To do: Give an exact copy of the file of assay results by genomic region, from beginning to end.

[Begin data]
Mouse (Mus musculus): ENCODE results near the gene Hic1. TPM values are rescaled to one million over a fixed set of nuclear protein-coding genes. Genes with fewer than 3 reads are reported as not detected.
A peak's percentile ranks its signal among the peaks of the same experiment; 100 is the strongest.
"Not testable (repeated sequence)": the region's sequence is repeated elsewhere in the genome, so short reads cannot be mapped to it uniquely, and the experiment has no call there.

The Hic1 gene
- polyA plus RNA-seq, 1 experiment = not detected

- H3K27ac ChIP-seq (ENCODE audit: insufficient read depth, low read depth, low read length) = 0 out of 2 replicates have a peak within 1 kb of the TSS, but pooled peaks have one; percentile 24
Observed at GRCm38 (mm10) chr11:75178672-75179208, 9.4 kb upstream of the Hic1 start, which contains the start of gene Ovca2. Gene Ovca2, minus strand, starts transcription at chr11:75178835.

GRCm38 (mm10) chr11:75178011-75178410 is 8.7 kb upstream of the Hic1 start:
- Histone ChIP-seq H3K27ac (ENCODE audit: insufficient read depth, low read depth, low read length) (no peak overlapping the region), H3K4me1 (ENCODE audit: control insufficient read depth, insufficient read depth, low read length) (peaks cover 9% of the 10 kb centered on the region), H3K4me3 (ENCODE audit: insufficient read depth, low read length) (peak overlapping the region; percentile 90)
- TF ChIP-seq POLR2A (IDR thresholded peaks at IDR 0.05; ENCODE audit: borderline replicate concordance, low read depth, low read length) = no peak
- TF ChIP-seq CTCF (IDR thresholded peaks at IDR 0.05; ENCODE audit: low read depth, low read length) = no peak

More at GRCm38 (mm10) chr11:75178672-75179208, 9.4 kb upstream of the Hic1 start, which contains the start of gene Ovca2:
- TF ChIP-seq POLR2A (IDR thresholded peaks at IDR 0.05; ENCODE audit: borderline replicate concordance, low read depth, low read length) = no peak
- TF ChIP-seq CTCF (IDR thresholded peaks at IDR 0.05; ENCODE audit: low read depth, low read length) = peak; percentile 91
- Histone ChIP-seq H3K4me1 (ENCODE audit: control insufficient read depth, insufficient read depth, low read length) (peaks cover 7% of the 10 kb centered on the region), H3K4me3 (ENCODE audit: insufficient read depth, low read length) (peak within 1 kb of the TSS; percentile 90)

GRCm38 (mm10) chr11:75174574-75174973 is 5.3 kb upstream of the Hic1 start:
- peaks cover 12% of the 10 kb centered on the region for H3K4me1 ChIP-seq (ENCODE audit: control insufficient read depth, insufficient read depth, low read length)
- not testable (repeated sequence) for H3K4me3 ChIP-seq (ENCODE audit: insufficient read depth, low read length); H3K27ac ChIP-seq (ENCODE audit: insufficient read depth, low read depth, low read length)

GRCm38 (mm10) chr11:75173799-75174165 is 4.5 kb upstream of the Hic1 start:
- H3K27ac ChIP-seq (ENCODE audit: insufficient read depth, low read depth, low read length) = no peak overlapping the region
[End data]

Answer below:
Mouse (Mus musculus): ENCODE results near the gene Hic1. TPM values are rescaled to one million over a fixed set of nuclear protein-coding genes. Genes with fewer than 3 reads are reported as not detected.
A peak's percentile ranks its signal among the peaks of the same experiment; 100 is the strongest.
"Not testable (repeated sequence)": the region's sequence is repeated elsewhere in the genome, so short reads cannot be mapped to it uniquely, and the experiment has no call there.

The Hic1 gene
- polyA plus RNA-seq, 1 experiment = not detected

- H3K27ac ChIP-seq (ENCODE audit: insufficient read depth, low read depth, low read length) = 0 out of 2 replicates have a peak within 1 kb of the TSS, but pooled peaks have one; percentile 24
Observed at GRCm38 (mm10) chr11:75178672-75179208, 9.4 kb upstream of the Hic1 start, which contains the start of gene Ovca2. Gene Ovca2, minus strand, starts transcription at chr11:75178835.

GRCm38 (mm10) chr11:75178011-75178410 is 8.7 kb upstream of the Hic1 start:
- Histone ChIP-seq H3K27ac (ENCODE audit: insufficient read depth, low read depth, low read length) (no peak overlapping the region), H3K4me1 (ENCODE audit: control insufficient read depth, insufficient read depth, low read length) (peaks cover 9% of the 10 kb centered on the region), H3K4me3 (ENCODE audit: insufficient read depth, low read length) (peak overlapping the region; percentile 90)
- TF ChIP-seq POLR2A (IDR thresholded peaks at IDR 0.05; ENCODE audit: borderline replicate concordance, low read depth, low read length) = no peak
- TF ChIP-seq CTCF (IDR thresholded peaks at IDR 0.05; ENCODE audit: low read depth, low read length) = no peak

More at GRCm38 (mm10) chr11:75178672-75179208, 9.4 kb upstream of the Hic1 start, which contains the start of gene Ovca2:
- TF ChIP-seq POLR2A (IDR thresholded peaks at IDR 0.05; ENCODE audit: borderline replicate concordance, low read depth, low read length) = no peak
- TF ChIP-seq CTCF (IDR thresholded peaks at IDR 0.05; ENCODE audit: low read depth, low read length) = peak; percentile 91
- Histone ChIP-seq H3K4me1 (ENCODE audit: control insufficient read depth, insufficient read depth, low read length) (peaks cover 7% of the 10 kb centered on the region), H3K4me3 (ENCODE audit: insufficient read depth, low read length) (peak within 1 kb of the TSS; percentile 90)

GRCm38 (mm10) chr11:75174574-75174973 is 5.3 kb upstream of the Hic1 start:
- peaks cover 12% of the 10 kb centered on the region for H3K4me1 ChIP-seq (ENCODE audit: control insufficient read depth, insufficient read depth, low read length)
- not testable (repeated sequence) for H3K4me3 ChIP-seq (ENCODE audit: insufficient read depth, low read length); H3K27ac ChIP-seq (ENCODE audit: insufficient read depth, low read depth, low read length)

GRCm38 (mm10) chr11:75173799-75174165 is 4.5 kb upstream of the Hic1 start:
- H3K27ac ChIP-seq (ENCODE audit: insufficient read depth, low read depth, low read length) = no peak overlapping the region